IMG_1315

The Gilroy Garlic Festival: Vampire-Free for 35 Years

In Event Coverage, News by Mark MaskerLeave a Comment

Share this PostEmail this to someoneShare on Facebook0Tweet about this on TwitterShare on Google+0Pin on Pinterest0Share on Tumblr0Share on Reddit0

IMG_1315I love the Gilroy Garlic Festival almost as much as I do our own National Fiery Foods & Barbecue Show. For the last thirty five years, California’s garlic hub, Gilroy, has hosted an annual event dedicated to The Stinking Rose (aka garlic). The event was founded way back in 1979 by Dr. Rudy Melone, Val Filice, and Don Christopher. Mostly likely as a way to celebrate garlic and raise money for charities, not so much as a way to deal with Northern California’s notorious vampire infestation.

(That wasn't handled until 1987.)

(That wasn’t handled until 1987.)

No, the Gilroy Garlic Festival has been much better at raising money for charities than stopping undead teenage bloodsuckers. Which is good, since the Gilroy Garlic Festival Association is a non-profit dedicated to supporting local groups in projects in the Gilroy area. Over the last three and a half decades, the event’s raised about $9 million for a variety of causes. Individual groups and charities also run booths at the festival, raising additional funds for their causes.IMG_1265

“But, Mark,” you ask, “I’m just a food hound with a little money. What’s in it for me? What do I get?” Let me put it like this. If anyone ever wrote a recipe book using all the configurations found at this event, it would read like the Kama Sutra of garlic. Each year, the festival’s Great Garlic Cook-off draws entries nationwide. Every September, the festival calls for the best garlic recipes in the U.S. and Canada. Amateur chefs respond by the hundreds, all vying for entry into the competition. They’re anything but shy about what they submit, too. From soups to desserts, if it goes good with garlic, chances are it’s been to Gilroy.

IMG_3460Not all of the entries make the final cut, though. Fifty(ish) of the most appetizing candidates are sent to a gatekeeper professional food consultant who narrows the field to the final eight. From there, the finalists come to Gilroy to prepare their recipes live on Saturday. Judging takes place after noon.  The victor earns a crown of garlic. Oh, and $5 thousand. Cash awards are also given to the other seven entrants as well.

Some of the recent winners have been Crispy Pork Belly with Caramelized Onion and Fig Agrodolce and Creamy Polenta, Warm Weather Watermelon Crabmeat Kissed South Seas Soup, and Spicy Garlic Butter Cookies with Garlic Goat Cheese and Honey.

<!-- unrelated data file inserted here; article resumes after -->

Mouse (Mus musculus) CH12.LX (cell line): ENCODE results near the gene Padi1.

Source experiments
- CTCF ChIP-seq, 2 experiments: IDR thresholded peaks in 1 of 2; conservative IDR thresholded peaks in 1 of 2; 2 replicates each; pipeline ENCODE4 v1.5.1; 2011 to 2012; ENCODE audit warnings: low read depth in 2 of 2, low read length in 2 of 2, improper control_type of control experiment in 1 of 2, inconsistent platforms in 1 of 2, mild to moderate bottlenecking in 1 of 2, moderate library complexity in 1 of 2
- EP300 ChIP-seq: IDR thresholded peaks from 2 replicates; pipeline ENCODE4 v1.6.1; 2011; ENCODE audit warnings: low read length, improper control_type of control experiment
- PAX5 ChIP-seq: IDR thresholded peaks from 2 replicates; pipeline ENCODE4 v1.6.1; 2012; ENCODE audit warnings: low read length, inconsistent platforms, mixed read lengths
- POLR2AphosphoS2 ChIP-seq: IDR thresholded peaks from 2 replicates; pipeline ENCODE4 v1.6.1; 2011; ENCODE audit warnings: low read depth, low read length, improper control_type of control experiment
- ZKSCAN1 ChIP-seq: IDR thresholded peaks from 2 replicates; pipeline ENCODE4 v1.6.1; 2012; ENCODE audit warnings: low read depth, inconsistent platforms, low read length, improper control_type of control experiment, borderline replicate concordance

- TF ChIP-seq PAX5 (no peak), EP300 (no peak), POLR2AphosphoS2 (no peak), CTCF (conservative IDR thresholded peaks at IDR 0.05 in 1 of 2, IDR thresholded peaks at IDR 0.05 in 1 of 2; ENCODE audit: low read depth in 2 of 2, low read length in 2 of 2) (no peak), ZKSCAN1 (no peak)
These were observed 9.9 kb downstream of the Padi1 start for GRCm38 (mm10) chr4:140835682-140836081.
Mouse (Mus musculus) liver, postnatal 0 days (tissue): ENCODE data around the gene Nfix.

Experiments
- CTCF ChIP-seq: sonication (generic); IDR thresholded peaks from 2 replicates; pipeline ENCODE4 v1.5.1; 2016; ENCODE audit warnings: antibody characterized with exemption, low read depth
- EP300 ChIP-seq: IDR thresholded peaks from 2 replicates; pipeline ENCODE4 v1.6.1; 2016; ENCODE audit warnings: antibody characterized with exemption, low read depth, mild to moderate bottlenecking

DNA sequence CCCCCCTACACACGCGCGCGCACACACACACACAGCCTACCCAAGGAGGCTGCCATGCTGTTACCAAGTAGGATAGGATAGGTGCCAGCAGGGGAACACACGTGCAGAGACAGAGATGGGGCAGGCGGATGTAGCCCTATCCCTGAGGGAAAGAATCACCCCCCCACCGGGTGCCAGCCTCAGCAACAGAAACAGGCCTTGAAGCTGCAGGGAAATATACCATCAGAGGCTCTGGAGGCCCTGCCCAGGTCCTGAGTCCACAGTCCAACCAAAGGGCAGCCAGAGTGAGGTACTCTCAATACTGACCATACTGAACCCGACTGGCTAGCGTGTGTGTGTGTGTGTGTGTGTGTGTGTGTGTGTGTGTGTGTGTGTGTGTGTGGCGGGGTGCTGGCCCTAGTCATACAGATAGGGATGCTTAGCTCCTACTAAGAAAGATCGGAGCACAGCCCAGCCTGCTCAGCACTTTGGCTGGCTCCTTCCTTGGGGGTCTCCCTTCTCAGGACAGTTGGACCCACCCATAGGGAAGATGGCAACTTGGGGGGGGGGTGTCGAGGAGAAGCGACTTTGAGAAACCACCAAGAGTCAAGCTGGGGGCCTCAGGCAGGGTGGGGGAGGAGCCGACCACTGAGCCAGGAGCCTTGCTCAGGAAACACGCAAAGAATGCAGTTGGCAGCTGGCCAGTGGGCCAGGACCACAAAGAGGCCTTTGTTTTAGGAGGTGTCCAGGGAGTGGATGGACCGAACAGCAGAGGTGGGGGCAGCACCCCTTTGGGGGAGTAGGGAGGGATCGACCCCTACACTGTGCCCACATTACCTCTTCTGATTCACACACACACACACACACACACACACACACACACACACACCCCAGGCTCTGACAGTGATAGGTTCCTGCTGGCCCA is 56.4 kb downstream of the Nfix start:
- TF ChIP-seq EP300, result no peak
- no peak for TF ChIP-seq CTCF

IMG_1299This year there was a first, though. Never in the 35 year history of the Gilroy Garlic Festival has there been a barbecue competition to go with it. “Pigs in the Park with Garlic” didn’t have a record number of contestants, but it damn sure has a shot at World’s Longest Title for a Barbecue Competition. The festival committee chose four local pro barbecuers to duke it out over coals in what is hopefully year one of this freestyle Round Robin of Ribs.*

Obviously, the teams had to use garlic in the making of their ribs. Ed Somerfield and his Big Ed’s Buzzard BBQ crew prepped their ribs with olive oil, garlic, minced garlic, and molasses before coating them in his own barbecue sauce and wrapping them in tin foil for the last ninety minutes on the grill. Pig Night Run’s head chef, Jason Redding, served up traditional barbecue ribs with an emphasis on the garlic. Bad Boyz of BBQ’s Kirk Bronsord treated the judges to a Vietnamese rib seasoned with lemon grass, serrano peppers, fish sauce, and, of course, a lot of garlic. Myles McEntee, owner of Catering by Five, and his daughter took the first place trophy Friday with their Greek-style ribs amped up with garlic and herbs.

IMG_3385Hopefully, the show committee loved the barbecue competition enough to expand it next year. Even if they don’t, though, there’ll still be plenty to do at next year’s Gilroy Garlic Festival. If you want to see more, check out our photo gallery on our Facebook page.

Editor’s Note: Special thanks to Helen and Katherine Rossiter for handling photo duties on this story. I’m sure going to a huge food event and enjoying a full day of it in the sun was a hardship. Next time, I’ll send you some place colder…

*Feel free to use it next year, Gilroy. You’re welcome.

The following two tabs change content below.
Managing Editor | Mark is a freelance journalist based out of Los Angeles. He’s our Do-It-Yourself specialist, and happily agrees to try pretty much every twisted project we come up with.